Ignoring Travel Warnings, 20,000 Israelis Flood Egypt's Sinai Over Holidays

The 22-percent rise over last year reflects record number of Israelis ignoring government warnings, burgeoning number of Jewish Israelis visiting Egyptian peninsula.

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Nuweiba, Egypt, October 2016.
Nuweiba, Egypt, October 2016. Credit: Maya Horodniceanu
Moshe Gilad
Moshe Gilad
Moshe Gilad
Moshe Gilad

During the seven-day Sukkot festival that ended Monday and the preceding weekend, some 20,000 Israelis crossed the Menachem Begin border crossing at Taba on their way into Sinai. According to the Israel Airports Authority, this figure represents a 22-percent increase in the number of visitors to the peninsula during the holiday period, as compared to the previous year. On average in October, about 1,500 Israelis crossed the border into Egypt every day.

IAA spokeswomen cited last Passover, in late April, as a turning point: According to the authority’s figures, until that time there had been a decline in the number of Israelis who traveled to Sinai. Since then, the trend has reversed and many Israelis have apparently chosen to ignore the recommendations of the anti-terror bureau in the Prime Minister’s Office and have crossed the border at Taba.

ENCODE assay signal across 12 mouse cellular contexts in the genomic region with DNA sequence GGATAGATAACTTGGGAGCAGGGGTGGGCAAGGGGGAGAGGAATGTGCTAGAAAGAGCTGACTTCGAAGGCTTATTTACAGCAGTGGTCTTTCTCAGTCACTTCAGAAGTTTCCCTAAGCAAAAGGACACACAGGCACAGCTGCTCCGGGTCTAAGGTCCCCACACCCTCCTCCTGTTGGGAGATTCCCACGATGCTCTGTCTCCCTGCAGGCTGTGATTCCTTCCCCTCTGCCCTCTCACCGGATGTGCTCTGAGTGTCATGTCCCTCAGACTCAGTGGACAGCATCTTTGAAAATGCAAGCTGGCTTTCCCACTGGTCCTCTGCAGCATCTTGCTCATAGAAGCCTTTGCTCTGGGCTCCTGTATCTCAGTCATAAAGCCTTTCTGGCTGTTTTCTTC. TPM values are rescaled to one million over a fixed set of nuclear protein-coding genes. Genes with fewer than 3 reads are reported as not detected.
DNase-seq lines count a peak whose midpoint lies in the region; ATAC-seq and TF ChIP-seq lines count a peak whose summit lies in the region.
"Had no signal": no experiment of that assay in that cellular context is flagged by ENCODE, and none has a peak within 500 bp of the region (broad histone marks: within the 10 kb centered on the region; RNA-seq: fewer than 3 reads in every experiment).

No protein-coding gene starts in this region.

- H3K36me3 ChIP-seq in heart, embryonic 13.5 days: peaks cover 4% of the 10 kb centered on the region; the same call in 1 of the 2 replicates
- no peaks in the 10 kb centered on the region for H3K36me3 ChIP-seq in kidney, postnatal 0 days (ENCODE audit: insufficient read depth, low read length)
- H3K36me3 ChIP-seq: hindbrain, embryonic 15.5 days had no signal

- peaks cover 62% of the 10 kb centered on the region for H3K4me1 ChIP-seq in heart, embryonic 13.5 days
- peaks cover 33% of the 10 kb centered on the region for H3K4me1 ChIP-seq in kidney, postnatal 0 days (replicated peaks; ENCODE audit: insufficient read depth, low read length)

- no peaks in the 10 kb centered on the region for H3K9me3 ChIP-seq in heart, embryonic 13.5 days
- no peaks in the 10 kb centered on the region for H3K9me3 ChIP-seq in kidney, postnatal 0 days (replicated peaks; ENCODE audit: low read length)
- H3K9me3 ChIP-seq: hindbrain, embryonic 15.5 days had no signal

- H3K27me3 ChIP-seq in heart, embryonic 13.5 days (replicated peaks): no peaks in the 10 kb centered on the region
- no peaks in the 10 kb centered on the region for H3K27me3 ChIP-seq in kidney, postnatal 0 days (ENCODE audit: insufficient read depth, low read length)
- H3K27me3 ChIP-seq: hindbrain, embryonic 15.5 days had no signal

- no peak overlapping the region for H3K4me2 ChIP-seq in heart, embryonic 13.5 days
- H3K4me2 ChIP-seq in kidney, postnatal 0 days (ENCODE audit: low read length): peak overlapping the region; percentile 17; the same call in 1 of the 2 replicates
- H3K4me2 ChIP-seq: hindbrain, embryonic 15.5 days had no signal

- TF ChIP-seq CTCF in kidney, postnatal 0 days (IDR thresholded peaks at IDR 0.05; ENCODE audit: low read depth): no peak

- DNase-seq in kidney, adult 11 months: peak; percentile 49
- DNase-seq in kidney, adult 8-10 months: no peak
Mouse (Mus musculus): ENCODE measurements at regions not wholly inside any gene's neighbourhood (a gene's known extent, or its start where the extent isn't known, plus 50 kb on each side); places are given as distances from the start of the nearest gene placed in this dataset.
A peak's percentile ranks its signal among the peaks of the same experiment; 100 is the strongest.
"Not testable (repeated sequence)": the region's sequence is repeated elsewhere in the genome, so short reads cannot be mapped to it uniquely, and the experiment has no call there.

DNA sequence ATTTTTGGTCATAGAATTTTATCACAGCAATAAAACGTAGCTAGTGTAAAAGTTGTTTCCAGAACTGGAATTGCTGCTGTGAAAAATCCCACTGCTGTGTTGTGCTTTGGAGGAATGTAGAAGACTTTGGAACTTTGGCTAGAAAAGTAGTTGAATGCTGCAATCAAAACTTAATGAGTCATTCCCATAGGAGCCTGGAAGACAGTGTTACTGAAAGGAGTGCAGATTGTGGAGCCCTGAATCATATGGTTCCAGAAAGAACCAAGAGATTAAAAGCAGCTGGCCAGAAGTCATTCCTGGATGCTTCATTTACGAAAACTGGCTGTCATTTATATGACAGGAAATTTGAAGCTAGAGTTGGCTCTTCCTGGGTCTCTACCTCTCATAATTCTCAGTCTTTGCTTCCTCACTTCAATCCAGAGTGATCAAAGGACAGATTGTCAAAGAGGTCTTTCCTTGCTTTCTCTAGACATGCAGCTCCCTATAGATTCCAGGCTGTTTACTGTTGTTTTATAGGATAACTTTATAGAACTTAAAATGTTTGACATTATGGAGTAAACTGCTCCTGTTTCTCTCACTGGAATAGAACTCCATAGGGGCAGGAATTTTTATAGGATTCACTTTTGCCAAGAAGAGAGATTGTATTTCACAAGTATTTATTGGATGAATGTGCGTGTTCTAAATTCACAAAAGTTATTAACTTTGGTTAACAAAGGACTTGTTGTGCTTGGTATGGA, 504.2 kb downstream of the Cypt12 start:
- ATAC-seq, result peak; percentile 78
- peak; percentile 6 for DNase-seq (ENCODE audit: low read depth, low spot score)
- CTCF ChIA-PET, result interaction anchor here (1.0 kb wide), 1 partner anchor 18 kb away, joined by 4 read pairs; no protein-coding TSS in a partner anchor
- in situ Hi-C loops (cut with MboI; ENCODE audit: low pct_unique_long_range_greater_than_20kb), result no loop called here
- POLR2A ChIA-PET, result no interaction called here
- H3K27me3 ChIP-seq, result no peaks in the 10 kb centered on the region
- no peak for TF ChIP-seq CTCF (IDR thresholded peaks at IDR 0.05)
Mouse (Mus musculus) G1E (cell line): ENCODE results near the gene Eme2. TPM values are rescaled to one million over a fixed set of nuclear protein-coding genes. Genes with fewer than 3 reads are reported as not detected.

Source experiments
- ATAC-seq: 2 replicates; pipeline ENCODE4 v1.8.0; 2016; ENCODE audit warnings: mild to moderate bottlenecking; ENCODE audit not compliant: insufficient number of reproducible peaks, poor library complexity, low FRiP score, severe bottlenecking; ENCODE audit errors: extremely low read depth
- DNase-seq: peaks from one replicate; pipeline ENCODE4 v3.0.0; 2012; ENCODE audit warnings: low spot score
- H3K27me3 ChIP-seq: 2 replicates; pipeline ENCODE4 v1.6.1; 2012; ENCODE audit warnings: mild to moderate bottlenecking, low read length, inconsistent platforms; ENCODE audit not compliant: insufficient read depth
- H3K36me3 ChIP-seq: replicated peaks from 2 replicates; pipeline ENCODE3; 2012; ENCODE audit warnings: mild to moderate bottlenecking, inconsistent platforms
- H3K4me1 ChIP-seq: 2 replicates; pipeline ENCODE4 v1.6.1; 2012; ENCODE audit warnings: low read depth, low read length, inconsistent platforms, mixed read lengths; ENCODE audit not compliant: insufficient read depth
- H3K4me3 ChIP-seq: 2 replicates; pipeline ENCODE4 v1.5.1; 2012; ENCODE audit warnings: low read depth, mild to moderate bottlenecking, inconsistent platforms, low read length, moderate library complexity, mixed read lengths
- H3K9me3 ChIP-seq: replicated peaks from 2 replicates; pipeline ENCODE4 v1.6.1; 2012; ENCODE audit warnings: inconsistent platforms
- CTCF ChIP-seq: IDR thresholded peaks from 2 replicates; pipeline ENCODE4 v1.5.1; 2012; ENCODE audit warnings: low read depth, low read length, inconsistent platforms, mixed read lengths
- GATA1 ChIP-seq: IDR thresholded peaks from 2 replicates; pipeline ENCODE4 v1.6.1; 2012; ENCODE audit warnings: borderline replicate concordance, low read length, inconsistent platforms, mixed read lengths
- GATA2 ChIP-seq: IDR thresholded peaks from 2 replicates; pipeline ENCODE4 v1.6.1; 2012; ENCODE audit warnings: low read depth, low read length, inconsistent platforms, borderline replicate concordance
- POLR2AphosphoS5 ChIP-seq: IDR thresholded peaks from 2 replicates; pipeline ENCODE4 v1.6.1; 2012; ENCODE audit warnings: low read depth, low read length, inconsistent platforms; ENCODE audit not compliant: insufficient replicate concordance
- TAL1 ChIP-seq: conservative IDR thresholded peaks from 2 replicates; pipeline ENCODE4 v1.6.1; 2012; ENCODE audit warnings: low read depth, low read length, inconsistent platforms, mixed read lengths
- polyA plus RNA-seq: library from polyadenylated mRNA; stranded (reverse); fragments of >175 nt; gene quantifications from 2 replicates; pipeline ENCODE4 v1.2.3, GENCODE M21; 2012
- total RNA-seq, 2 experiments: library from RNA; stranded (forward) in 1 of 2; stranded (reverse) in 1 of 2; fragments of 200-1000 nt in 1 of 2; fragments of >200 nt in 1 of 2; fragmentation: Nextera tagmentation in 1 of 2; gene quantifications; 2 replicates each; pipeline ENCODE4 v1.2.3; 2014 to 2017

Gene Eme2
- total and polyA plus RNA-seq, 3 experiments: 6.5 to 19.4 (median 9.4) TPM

The IAA figures also point to a significant rise in the number of Jewish Israelis crossing the border into Egypt – 70 percent of visitors to Sinai during Sukkot were Jews, while in previous years most of those traveling there have been Israeli Arabs.

The uptick in travelers in recent months indicates a record number of Israelis who are ignoring government warnings against travel to Sinai, where the PMO bureau has deemed that there is “a very high, concrete threat” to personal security. Their recommendation: “to refrain from any visit whatsoever and to leave the region immediately.”

An update published by the bureau prior to the 2016 High Holy Days stated that, "the serious warning is still in effect against trips to the Sinai Peninsula – in light of the security situation in the area and the terrorist activity there, especially in the ‘Sinai District’ of the Islamic State – and, accordingly, the recommendation to refrain from traveling to the region still holds.”

Many visitors who returned from Sinai during Sukkot noted the peaceful atmosphere; a feeling of security; the significant presence of the Egyptian Tourism Police, whose job is to safeguard vacationers; and the large crowds of Israeli visitors at many sites along the coastline, especially in the popular Nuweiba area. For the first time in many years, some of these sites were reported to be full to capacity.

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